Businesses and organizations now hold more personal information than ever before. Storing a lot of data may be useful in a variety of ways, such as reporting and analytics, which might expose PII that is linked to the data being analyzed. When data is being transmitted or stored, encryption is useful for protecting it, whereas anonymization is important for preserving data while it’s being utilized or released. Anonymization is better suited to smaller datasets while encryption works better with larger ones. For compliance purposes, a practical approach can be to combine encryption for data rest and in-transit and anonymization for data in use.
The goal of anonymizing data is not merely to obfuscate; it’s critical not to allow re-identify the data after anonymization. This implies considering metrics such as the amount of data, the kind of information in it, and the risk of identification while anonymizing. For most businesses, the goal will be to anonymize sensitive data such as PHI/PHI. In an earlier post, I spoke about using k-anonymity for protecting sensitive data. However, there had been research that has questioned the effectiveness of k-anonymity, particularly for large datasets. I followed up with another post about l-diversity, a technique that addresses some of the concerns around k-anonymity. Finally, I reviewed t-closeness, which in turn dealt with some concerns around l-diversity.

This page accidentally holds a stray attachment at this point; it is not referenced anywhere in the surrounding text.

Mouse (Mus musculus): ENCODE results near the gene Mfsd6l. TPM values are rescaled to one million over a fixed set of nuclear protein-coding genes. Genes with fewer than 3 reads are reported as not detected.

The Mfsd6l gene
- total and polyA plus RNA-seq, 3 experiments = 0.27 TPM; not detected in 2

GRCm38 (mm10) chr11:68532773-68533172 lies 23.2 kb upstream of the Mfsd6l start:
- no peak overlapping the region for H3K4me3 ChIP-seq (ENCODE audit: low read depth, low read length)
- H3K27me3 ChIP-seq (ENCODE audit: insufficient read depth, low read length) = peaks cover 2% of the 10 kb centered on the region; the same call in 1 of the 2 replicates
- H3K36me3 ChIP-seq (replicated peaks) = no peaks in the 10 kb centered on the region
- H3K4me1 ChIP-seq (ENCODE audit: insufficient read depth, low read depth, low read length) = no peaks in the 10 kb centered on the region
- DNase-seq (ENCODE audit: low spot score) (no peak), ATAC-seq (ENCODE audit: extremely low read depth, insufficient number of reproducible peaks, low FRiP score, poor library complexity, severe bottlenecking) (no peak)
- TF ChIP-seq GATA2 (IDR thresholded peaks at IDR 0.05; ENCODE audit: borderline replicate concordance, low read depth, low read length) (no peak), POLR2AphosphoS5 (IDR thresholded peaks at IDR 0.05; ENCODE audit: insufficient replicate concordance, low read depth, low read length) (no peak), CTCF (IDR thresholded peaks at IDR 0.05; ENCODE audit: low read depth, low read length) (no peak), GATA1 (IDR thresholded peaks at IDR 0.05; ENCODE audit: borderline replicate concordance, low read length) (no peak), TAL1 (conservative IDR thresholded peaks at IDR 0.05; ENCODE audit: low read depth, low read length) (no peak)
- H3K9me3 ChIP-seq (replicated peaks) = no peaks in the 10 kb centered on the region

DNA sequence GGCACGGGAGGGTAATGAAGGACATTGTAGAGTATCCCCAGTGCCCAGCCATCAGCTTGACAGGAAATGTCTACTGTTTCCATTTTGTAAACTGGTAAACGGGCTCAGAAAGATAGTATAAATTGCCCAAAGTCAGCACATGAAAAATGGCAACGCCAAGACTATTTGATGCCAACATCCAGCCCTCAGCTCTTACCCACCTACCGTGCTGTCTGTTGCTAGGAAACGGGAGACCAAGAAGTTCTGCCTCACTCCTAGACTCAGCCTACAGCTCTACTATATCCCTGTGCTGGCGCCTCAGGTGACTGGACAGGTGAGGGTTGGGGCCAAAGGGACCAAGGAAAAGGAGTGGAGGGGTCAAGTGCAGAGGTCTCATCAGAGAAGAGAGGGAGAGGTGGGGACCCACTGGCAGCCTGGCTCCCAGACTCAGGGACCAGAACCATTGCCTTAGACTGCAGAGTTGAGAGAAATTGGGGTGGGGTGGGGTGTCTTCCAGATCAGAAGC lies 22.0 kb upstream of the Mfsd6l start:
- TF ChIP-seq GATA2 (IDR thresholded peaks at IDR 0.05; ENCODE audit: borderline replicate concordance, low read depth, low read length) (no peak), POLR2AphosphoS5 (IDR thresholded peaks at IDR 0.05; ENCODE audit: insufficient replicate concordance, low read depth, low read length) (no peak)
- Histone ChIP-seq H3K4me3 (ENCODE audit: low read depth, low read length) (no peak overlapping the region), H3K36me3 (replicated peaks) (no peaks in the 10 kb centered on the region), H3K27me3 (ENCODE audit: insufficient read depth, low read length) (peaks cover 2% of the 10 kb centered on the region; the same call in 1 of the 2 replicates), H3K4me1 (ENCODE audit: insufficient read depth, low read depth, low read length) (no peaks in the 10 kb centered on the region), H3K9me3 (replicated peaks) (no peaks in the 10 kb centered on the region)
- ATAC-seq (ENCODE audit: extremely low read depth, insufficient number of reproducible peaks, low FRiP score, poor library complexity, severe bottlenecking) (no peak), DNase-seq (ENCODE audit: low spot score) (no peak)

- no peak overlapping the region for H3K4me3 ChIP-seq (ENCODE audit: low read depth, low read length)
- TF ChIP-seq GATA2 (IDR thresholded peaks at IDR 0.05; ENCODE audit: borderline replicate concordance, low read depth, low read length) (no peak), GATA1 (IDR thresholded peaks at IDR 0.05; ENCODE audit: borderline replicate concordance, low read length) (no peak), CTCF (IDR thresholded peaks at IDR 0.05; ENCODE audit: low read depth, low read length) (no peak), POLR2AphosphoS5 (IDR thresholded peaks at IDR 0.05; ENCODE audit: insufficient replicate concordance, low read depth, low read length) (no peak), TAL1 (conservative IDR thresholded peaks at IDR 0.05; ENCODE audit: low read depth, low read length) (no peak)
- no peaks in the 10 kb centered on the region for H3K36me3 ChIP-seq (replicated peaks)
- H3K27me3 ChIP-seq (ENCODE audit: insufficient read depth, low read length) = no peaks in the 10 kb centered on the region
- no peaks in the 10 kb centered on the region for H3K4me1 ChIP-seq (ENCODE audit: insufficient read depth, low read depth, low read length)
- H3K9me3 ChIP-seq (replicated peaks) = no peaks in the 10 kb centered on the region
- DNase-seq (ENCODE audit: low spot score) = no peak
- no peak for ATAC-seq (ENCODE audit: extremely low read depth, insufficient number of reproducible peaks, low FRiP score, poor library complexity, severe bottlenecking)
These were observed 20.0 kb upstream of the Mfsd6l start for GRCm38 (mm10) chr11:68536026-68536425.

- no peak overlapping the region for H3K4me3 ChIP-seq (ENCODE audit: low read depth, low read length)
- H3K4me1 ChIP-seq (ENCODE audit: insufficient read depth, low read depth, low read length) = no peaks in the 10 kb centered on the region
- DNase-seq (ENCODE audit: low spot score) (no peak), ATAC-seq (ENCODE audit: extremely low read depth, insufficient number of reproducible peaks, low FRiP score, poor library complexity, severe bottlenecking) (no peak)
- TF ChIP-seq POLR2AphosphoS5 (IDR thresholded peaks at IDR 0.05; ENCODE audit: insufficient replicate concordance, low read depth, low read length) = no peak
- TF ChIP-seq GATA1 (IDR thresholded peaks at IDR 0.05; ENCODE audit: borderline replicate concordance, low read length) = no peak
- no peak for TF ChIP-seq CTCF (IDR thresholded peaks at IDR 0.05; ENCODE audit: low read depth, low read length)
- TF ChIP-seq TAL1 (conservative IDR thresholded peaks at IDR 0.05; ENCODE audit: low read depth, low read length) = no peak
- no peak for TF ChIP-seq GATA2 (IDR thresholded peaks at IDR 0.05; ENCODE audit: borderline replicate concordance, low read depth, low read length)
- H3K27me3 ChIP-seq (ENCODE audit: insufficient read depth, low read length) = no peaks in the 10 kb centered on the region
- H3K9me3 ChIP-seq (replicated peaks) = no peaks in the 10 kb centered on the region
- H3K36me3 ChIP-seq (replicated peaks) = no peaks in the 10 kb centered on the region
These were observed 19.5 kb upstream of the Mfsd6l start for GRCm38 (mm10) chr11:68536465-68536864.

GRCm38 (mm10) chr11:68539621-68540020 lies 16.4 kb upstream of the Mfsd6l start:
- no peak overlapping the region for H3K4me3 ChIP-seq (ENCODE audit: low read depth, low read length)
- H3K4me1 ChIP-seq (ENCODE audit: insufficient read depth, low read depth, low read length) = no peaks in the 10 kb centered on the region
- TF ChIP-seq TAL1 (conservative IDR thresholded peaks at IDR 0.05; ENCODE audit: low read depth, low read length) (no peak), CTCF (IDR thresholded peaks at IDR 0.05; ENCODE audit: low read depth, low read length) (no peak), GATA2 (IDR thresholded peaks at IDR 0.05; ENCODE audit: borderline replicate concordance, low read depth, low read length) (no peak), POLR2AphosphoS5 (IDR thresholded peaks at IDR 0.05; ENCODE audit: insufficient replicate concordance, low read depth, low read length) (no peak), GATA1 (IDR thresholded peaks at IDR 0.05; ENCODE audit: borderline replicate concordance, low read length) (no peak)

To be effective, these algorithms need to be implemented. Most of the research has been about privacy concerns around specific datasets to be released to the public. We are concerned about reducing the potential threat of non-malicious insider activity by protecting internal datasets.
Practical Enterprise Considerations
Two major challenges have been addressed in this blog series. The first is how to identify the most practical and effective algorithms to achieve “practical privacy”. Ensuring zero percent chance of re-identification risk is not the industry standard and is not required by current privacy protection laws. However, researchers have shown there is a very small number of additional data points (as low as four) needed to identify an individual from anonymized data sets. The second, and potentially more difficult, challenge is how to implement anonymization controls across the polyglot data sources used by most corporations. Many banks have a customer’s account information on a mainframe while capturing data exhaust from their cell phone in the cloud. Many reporting and analytics use cases require aggregations from these multiple data sources.
The risk of outside malicious actors accessing and misusing sensitive data is typically handled through network security protocols, access controls, data encryption, etc. Managing insider risk is a more common use case for implementing internal data privacy practices. An insider is a known user with legitimate access to data. Insider threat refers to an insider acting with malicious intent. Insider risk is concerned with the likelihood and potential business impact of a threat incident, regardless of intent.